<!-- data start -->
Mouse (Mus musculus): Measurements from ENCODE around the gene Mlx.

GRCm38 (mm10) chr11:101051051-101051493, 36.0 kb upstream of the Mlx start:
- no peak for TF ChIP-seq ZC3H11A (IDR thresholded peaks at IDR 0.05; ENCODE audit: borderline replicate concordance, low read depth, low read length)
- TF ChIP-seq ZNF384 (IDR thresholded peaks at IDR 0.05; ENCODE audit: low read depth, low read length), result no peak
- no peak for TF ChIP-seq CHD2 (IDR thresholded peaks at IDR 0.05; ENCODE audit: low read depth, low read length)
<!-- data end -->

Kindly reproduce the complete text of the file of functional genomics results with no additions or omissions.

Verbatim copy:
Mouse (Mus musculus): Measurements from ENCODE around the gene Mlx.

GRCm38 (mm10) chr11:101051051-101051493, 36.0 kb upstream of the Mlx start:
- no peak for TF ChIP-seq ZC3H11A (IDR thresholded peaks at IDR 0.05; ENCODE audit: borderline replicate concordance, low read depth, low read length)
- TF ChIP-seq ZNF384 (IDR thresholded peaks at IDR 0.05; ENCODE audit: low read depth, low read length), result no peak
- no peak for TF ChIP-seq CHD2 (IDR thresholded peaks at IDR 0.05; ENCODE audit: low read depth, low read length)